Fentanyl fuels alarming rise in San Francisco's accidental drug overdoses

Just as San Francisco is seeing its lowest COVID-19 positivity rates since the pandemic began, the rate of accidental drug overdoses, hospitalizations, and deaths is outpacing the city's expanding teams of crisis intervention specialists.

In 2020, 712 people died from accidental drug overdoses across the city and county of San Francisco, and this year is on track to set a new record, according to preliminary data from the San Francisco chief medical examiner's office.

"This is an absolute crisis, an epidemic unlike anything we have ever seen," Matt Haney, San Francisco supervisor representing District 6, which includes the Tenderloin and South of Market, said.

Close to half of the 252 reported accidental overdose deaths on record from January through April of 2021 have been in Haney's district.

"It's horrific. We are losing more than two people a day. The numbers have tripled over the last three years and it is absolutely the most awful, devastating, deadly epidemic that is facing our city. And it's getting a lot worse. It has gotten a lot worse," Haney said.

FLASHBACK: San Francisco sees record for fatal drug overdoses in 2020

Fentanyl, a powerful and highly addictive synthetic opioid, much cheaper than heroin, entered the San Francisco drug market a few years ago, Haney said.

The data on overdose deaths from the medical examiner's office comes out monthly instead of annually, thanks to a law Haney crafted that passed last year.

The chief medical examiner's latest overdose death report shows Fentanyl contributed to significantly more overdose deaths this year and last year than heroin, methamphetamine, cocaine, and other opioids.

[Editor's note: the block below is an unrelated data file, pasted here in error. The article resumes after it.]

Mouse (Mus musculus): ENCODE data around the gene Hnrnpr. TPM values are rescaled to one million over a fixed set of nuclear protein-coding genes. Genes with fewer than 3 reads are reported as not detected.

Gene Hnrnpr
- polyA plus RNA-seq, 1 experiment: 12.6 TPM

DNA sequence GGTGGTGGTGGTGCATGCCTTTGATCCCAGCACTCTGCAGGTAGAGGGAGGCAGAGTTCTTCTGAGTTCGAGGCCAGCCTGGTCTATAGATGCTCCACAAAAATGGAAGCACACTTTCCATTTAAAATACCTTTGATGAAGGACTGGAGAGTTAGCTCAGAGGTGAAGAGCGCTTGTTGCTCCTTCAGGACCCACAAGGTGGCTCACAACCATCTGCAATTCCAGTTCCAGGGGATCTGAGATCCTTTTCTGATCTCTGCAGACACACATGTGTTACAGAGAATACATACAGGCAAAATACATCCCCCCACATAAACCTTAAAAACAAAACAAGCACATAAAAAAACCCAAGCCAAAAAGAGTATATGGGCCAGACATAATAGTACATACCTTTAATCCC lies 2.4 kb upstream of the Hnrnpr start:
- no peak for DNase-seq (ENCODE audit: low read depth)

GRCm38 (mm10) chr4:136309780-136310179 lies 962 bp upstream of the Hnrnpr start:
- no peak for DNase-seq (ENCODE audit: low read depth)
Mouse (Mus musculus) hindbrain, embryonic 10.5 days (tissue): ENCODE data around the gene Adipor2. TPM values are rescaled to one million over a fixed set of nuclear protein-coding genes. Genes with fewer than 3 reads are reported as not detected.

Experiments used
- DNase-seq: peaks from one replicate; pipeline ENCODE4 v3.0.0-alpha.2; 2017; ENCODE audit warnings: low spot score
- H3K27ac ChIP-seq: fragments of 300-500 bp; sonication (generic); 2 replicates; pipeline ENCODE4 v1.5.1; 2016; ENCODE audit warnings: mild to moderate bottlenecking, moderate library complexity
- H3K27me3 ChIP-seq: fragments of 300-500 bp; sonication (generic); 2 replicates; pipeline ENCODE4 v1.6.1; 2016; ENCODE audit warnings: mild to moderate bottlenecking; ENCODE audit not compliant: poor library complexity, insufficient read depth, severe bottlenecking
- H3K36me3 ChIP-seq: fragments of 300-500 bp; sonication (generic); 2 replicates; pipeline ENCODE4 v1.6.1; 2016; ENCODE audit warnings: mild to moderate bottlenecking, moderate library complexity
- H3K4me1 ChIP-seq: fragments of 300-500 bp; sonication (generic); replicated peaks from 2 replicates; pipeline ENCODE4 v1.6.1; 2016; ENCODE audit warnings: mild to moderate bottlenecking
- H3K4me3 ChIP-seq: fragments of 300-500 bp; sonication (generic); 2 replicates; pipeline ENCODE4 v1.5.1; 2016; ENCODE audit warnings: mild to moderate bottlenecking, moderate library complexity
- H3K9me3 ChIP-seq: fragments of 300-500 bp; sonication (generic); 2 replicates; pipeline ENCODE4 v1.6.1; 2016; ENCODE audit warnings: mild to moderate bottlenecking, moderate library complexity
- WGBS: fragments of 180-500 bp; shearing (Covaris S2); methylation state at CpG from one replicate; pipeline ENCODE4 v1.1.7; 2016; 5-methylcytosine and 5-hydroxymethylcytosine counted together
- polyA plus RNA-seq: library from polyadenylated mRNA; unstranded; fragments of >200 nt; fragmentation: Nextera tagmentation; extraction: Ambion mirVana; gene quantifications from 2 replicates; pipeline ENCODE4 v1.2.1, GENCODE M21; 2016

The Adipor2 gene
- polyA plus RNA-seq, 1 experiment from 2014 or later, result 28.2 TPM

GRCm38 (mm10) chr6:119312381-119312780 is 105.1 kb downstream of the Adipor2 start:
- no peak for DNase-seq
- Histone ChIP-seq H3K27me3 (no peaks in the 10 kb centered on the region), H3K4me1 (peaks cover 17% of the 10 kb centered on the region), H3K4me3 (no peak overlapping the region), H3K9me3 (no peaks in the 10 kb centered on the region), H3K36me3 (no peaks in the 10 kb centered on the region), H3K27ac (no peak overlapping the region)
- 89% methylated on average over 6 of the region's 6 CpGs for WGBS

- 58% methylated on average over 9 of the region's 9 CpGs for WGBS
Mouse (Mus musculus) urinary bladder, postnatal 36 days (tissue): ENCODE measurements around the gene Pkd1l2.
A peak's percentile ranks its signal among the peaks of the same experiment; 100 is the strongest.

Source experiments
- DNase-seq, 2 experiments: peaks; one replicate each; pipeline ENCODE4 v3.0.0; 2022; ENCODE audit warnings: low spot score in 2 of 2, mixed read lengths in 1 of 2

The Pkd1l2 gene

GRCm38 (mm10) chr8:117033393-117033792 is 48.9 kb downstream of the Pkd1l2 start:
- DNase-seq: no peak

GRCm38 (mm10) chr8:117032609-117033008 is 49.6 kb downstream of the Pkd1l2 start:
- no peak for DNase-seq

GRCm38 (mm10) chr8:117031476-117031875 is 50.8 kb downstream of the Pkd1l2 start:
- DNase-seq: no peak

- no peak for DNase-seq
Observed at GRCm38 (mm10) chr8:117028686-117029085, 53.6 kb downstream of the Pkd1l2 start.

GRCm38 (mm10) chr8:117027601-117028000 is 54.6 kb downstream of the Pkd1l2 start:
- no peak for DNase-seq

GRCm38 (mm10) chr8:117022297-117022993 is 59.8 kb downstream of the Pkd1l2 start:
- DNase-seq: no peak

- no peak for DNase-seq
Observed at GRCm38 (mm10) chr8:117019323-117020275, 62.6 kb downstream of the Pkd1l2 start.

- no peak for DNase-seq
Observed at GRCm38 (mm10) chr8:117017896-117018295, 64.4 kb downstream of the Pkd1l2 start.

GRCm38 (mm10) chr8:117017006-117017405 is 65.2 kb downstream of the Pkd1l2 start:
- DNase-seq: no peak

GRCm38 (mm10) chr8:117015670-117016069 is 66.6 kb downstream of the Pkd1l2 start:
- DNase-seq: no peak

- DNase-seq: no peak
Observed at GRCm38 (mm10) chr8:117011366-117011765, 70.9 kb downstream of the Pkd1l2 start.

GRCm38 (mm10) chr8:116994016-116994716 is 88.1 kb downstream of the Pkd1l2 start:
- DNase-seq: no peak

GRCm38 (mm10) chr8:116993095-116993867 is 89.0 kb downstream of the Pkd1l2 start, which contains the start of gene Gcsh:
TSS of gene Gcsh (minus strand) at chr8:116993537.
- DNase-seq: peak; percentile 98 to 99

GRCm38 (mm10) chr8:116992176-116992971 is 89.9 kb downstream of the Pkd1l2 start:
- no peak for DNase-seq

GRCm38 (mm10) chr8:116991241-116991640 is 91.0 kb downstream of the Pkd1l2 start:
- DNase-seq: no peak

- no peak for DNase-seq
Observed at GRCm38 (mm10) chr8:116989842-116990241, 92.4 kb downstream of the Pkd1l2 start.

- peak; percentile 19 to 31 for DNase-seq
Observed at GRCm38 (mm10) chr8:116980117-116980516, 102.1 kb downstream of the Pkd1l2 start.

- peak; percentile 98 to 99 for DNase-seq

SEE ALSO:San Francisco's opioid crisis exploding amid COVID-19 pandemic

"Over 400 of the 700 people who died of overdose last year had recently been in one of our ambulances in San Francisco. So these are people who are known to us," Haney said.

Those individuals are the ones San Francisco Mayor London Breed is making an effort to help.

On Friday she proposed adding more crisis response teams to perform repeated interventions with drug users, offering them wellness and mental health resources, long-term treatment, and shelter or housing if needed. 

One in four individuals experiencing homelessness died from accidental drug overdoses from January through April. 71 percent of the people who died this year from accidental overdoses were living in a fixed address, the chief medical examiner's data shows.

If Breed's proposed street teams are approved in July, the first teams will begin to launch in August.

"We want to make sure that they have access to treatment, to care, we assign them a case manager so somebody's following up with them," Haney said. "And we actually take real action to save their lives."